Thursday, April 21, 2011
Tourism at home
I have never been to a Sonic. Apparently there is a new one in the town where I grew up, but I'm in no rush to get there.
For the longest time, I saw Sonic commercials on television and shrugged my shoulders. They could talk all they wanted about slurpies or shakes or whatever the hell they were selling -- why should I pay attention, it's not like I can go there -- it didn't mean a thing.
But in a way, it was kind of cool. It gave me a glimpse into another world where people went to the drive-in and ordered food and drink like it was still the '50s. America was pretty awesome. Maybe not here where I lived, but out there, somewhere, where bright yellow Sonics churned out colorful, um, slushie things.
That's what makes living in a large country all kinds of interesting. I may crab about wishing I lived in a one-time zone nation so every major sporting event wouldn't have to start at FREAKING 9 P.M., but the truth is it'd be pretty dull if I could drive from one end of my country to the other in an afternoon.
Living in a large country not only makes touring different areas a lot more interesting, but it makes the most downright mundane aspects of life exotic.
For instance, when I collected Dodgers yearbooks as a kid, I always wanted to shop at Farmer John and get gas at Union 76. Never mind that too much cured meat wasn't good for a kid of age 11 or that I couldn't drive, I wanted to BE there.
The same holds true today. I keep reading about Meijer's and Wawa from my fellow bloggers. I barely know what those places are, but I'd love to visit.
Unfortunately, you're probably aware of how much gas costs. So I won't be traveling far away anytime soon.
My tourism will have to be at home. Meaning one thing:
These arrived from Greg Z. of Plaschke Thy Name Is Argyle. Mother's Cookies might not be exotic to him since he lives in California. But I'm a lifelong Northeasterner and I still am not certain exactly what Mother's Cookies are, having never seen them here. They sure seem exotic as I sit in my New York hole in 36 degree weather. It's like I traveled all the way to the West Coast to get me some California cookies (don't get dirty on me now).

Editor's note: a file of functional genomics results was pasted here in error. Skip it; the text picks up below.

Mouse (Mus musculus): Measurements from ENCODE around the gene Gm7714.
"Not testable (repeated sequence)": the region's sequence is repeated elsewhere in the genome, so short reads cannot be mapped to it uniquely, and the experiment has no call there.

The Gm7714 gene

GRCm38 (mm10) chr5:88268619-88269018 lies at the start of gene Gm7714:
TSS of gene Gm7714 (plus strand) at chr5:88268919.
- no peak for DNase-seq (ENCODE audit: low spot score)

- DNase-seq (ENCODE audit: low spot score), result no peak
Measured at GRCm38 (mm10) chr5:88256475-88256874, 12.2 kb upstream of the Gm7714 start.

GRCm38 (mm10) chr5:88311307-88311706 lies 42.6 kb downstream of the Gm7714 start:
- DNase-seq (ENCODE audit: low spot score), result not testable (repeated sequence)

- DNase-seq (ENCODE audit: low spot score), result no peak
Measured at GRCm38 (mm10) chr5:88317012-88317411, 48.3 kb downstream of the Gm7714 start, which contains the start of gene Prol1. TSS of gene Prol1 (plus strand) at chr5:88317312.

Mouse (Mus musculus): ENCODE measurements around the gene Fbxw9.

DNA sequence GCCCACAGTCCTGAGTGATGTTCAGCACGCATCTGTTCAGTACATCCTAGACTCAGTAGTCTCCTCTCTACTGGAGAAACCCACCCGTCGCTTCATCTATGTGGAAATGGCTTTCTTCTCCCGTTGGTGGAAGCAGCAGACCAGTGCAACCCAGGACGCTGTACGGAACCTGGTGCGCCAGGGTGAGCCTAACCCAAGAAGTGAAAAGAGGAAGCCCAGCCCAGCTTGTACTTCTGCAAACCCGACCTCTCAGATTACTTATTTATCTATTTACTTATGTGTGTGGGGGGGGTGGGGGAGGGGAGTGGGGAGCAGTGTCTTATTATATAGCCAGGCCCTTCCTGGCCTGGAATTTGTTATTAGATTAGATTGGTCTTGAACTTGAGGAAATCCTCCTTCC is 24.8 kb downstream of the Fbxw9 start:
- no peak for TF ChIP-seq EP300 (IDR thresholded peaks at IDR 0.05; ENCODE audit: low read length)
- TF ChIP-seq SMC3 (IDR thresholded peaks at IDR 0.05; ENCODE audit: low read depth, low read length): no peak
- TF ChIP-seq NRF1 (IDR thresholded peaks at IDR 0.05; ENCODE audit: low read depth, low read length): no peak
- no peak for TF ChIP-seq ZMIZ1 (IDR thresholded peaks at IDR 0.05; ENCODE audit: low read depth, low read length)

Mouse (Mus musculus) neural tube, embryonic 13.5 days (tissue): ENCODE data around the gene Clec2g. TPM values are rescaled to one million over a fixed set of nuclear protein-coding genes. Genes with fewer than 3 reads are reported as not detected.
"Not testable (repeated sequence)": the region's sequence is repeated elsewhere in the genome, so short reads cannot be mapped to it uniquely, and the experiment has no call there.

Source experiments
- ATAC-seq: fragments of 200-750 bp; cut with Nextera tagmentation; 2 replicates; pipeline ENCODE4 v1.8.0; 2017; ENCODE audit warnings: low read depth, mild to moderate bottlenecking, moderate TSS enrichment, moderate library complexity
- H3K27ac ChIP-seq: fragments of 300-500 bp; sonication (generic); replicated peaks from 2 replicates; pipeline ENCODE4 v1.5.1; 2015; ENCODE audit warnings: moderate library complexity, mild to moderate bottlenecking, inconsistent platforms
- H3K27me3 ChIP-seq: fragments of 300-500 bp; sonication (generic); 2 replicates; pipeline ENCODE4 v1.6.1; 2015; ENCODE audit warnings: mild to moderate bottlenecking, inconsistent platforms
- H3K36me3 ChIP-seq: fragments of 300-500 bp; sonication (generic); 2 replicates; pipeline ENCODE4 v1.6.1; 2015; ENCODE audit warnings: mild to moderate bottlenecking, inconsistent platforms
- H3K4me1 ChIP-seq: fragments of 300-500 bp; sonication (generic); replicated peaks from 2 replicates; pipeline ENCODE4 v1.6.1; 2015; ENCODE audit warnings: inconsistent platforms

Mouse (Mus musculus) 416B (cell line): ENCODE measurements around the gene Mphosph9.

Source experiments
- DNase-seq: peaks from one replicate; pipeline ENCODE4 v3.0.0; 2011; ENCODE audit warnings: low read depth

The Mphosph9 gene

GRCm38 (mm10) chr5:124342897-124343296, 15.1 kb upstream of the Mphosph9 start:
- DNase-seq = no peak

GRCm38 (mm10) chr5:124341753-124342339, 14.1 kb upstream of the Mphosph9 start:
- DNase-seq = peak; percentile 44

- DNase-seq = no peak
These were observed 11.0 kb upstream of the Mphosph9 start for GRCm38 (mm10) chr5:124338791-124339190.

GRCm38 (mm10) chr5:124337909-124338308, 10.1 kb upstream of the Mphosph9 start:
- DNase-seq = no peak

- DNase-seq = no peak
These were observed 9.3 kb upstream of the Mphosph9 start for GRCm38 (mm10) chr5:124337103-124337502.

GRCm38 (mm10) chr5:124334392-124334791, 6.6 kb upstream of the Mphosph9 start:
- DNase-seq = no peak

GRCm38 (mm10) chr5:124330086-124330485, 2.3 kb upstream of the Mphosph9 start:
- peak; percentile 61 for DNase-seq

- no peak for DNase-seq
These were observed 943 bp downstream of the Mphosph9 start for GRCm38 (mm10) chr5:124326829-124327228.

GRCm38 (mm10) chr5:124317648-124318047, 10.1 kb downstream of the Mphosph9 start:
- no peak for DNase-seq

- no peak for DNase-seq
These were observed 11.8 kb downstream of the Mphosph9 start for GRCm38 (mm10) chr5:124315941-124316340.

I've known about Mother's Cookies since I was a teenager because I saw Mother's Cookies baseball cards advertised in a hobby periodical way back in the early '80s. But I only saw the cards, not the cookies So I still don't know exactly what they are. Are they different kinds of cookies? Chocolate and oatmeal and stuff? Or are they not cookies at all but like Hostess Twinkies or something?
Of course, in this age, I could easily figure out what they are and order up a case for myself, and have it delivered tomorrow, if I wanted. But often times I prefer to live in the '80s when we had to stay stupid about things until Al Gore invented the internet because we LIKED IT THAT WAY.
Besides, how are things going to remain exotic if I end up knowing about everything?
Anyway, these Mother's Cookies are select items from the '96 set. It's not all that Greg sent.
He sent a Bowman prospect that didn't pan out, may never pan out, and damn who cares if he pans out that card is all kinds o' SHINY!
At least this guy had a couple of good years. A million different cards for a couple of good years.
The guy in the UCLA shirt, or whatever it is, is very distracting. I can't even form a proper insult of Anderson's 2010 season for the Dodgers.
Starting to miss the Fox ownership days?
There's a Southern Cal native. I bet he knows all about Union 76 and Farmer John.
Many thanks for the Dodger goodies, Greg. Save some Kemp and Kershaw for me.
Cards are a great way to get to know some of the terrific attractions across the country, even if I never visit the business itself.
But there IS a sure way to get me there.
Sonic, if you ever start making cards, I am there tomorrow. I don't care if gas is 6 bucks a gallon.
A watermelon slush and a pack of cards. Think about it.